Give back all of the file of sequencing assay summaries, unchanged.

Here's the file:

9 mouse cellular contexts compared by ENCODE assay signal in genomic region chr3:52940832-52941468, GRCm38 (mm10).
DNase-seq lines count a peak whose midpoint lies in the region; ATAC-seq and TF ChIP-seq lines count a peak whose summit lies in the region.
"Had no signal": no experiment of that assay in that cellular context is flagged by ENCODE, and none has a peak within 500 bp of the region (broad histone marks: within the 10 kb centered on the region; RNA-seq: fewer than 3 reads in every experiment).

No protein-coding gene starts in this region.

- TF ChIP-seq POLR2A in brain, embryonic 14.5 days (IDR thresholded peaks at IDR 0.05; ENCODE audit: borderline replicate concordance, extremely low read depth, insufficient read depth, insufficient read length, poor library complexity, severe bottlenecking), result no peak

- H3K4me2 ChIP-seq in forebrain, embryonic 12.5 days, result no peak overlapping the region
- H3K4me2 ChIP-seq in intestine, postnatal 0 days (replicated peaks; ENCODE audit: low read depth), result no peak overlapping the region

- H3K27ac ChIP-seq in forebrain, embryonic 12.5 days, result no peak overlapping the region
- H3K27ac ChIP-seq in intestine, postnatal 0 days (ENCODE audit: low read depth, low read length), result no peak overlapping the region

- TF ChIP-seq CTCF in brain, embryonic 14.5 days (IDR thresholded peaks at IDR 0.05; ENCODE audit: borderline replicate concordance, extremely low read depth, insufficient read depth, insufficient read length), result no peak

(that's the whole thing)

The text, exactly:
9 mouse cellular contexts compared by ENCODE assay signal in genomic region chr3:52940832-52941468, GRCm38 (mm10).
DNase-seq lines count a peak whose midpoint lies in the region; ATAC-seq and TF ChIP-seq lines count a peak whose summit lies in the region.
"Had no signal": no experiment of that assay in that cellular context is flagged by ENCODE, and none has a peak within 500 bp of the region (broad histone marks: within the 10 kb centered on the region; RNA-seq: fewer than 3 reads in every experiment).

No protein-coding gene starts in this region.

- TF ChIP-seq POLR2A in brain, embryonic 14.5 days (IDR thresholded peaks at IDR 0.05; ENCODE audit: borderline replicate concordance, extremely low read depth, insufficient read depth, insufficient read length, poor library complexity, severe bottlenecking), result no peak

- H3K4me2 ChIP-seq in forebrain, embryonic 12.5 days, result no peak overlapping the region
- H3K4me2 ChIP-seq in intestine, postnatal 0 days (replicated peaks; ENCODE audit: low read depth), result no peak overlapping the region

- H3K27ac ChIP-seq in forebrain, embryonic 12.5 days, result no peak overlapping the region
- H3K27ac ChIP-seq in intestine, postnatal 0 days (ENCODE audit: low read depth, low read length), result no peak overlapping the region

- TF ChIP-seq CTCF in brain, embryonic 14.5 days (IDR thresholded peaks at IDR 0.05; ENCODE audit: borderline replicate concordance, extremely low read depth, insufficient read depth, insufficient read length), result no peak